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Asian airports may get private backing

Update: September, 07/2012 - 10:06

by Hoang Nam

 

Airport security staff check luggage with an X-ray security machine at the Noi Bai International Airport in Ha Noi. — VNA/VNS Photo Pham Hau
HCM CITY — The public-private shared airport ownership model should be encouraged in the Asia-Pacific region to prepare for an expected aviation boom, experts say.

Speaking at the two-day "Southeast Asia Airport Expansion Summit 2012" that opened in HCM City yesterday, Jeff Scheferman, CEO of the U.S-based ADC & HAS Airports Worldwide predicted that the Asia-Pacific region would record the highest growth in the world for the next two decades at around 6.8 per cent each year.

This will present stiff challenges for Southeast Asia as airport demand outstrips supply, there is a lack of airport expertise and governments are cash strapped.

Therefore, private sector involvement should be seen a solution for the government's development needs, he said.

Public-private ownership has become common in many developed countries over the past 25 years, but it is still new for this region, Scheferman said.

He said the private sector would be able to provide financing, operational expertise and efficient airports (in design and operation). This would help meet growing traffic demand, facilitate technology transfer and boost economic development, he added. According to Schef-erman, transfer of ownership takes place under three categories.

For publicly listed firms and IPOs, ownership will be widely distributed with the participation of domestic retail investors.

Under trade or freehold sales, full ownership will be transferred to corporate investors of joint ventures.

In the third type, where joint ventures are established or strategic partners selected, the government retains an interest in the airport with the remainder owned by private sector.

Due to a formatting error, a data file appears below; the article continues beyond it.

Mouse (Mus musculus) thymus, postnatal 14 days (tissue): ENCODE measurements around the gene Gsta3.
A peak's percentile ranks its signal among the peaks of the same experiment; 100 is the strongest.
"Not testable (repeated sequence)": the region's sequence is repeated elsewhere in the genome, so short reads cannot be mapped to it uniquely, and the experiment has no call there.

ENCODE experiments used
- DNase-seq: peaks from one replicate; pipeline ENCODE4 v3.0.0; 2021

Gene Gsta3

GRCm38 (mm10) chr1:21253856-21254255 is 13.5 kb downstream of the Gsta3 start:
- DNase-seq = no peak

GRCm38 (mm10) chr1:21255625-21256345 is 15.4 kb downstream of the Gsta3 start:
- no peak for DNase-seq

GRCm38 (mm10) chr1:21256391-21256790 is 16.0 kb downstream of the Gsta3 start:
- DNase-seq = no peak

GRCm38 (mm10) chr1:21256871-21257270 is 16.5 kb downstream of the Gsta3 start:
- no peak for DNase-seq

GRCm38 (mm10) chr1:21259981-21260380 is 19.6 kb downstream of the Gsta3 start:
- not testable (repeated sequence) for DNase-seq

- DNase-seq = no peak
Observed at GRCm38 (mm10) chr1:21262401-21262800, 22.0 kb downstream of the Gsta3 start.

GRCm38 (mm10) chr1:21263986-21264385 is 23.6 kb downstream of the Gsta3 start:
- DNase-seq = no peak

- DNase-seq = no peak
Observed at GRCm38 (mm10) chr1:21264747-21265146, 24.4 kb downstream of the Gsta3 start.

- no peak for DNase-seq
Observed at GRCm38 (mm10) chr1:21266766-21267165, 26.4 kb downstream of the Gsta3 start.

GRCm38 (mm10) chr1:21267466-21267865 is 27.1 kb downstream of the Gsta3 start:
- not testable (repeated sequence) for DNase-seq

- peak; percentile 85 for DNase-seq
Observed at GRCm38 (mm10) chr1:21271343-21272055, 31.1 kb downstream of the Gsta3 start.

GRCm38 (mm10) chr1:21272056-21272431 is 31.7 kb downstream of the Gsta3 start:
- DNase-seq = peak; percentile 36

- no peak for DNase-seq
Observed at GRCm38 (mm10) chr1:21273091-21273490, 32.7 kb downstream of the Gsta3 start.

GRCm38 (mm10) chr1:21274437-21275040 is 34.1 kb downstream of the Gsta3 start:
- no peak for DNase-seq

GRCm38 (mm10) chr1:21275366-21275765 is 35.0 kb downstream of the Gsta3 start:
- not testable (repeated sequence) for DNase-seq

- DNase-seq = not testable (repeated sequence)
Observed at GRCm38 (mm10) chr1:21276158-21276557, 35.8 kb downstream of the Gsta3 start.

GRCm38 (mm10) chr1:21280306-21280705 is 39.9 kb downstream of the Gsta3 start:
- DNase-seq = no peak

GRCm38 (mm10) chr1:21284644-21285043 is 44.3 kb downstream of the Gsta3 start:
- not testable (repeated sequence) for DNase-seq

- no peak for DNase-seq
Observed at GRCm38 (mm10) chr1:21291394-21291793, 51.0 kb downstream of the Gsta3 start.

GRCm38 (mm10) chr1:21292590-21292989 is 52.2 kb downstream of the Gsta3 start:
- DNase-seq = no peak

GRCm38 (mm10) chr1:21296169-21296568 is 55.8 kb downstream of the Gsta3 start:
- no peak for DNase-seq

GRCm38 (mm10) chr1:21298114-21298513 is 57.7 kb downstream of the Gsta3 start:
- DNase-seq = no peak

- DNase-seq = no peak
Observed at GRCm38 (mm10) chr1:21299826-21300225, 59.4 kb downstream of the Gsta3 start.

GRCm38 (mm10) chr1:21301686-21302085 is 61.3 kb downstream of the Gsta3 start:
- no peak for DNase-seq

When no ownership is transferred, two types of transactions are involved.

Under lease/concession, build-operate-transfer (BOT)/build-own-operate-transfer (BOOT)/build-to-order (BTO) deals, the concessionaire operates the airport, owns and operates facilities for a time to recover investments plus a return or the government retains ownership of some or all of infrastructure.

When management contracts are awarded, the government approves concessionaire's operating budget and the operator receives fees based on performance of services, he said, adding that in some cases, the contractor takes an equity stake.

"Shared ownership with private sector would keep airports competitive and attract the most number of airlines, enable technology transfer and the adoption of international best practices," Scheferman said.

In addition, private investors can often raise capital more effectively, streamline decision-making and procurement processes, according to Scheferman.

"Private interests are better placed to negotiate with airport users, employees incentives are directly tied to airport performance and the public sector can focus more on regulation and supervision," he added.

Seventy delegates including government officials, airport operators, airport developers, architects, designers, investment firms, solution providers and consultants attended the meeting.

Viet Nam now has 94 planes (42 of which have been bought) and 21 airports. By 2020, the country will increase the number of planes to 140-150 (with 70-80 bought and others leased) and have five more airports. Ten of the 26 will be international airports.

In the 2006-2011 period, passenger throughput had an annual growth rate of 17 per cent while cargo throughput grew by 33 per cent.

By 2014, Viet Nam is projected to be the world's 3rd fastest growing market for international passengers and freight, and the 2nd fastest for domestic passengers. — VNS

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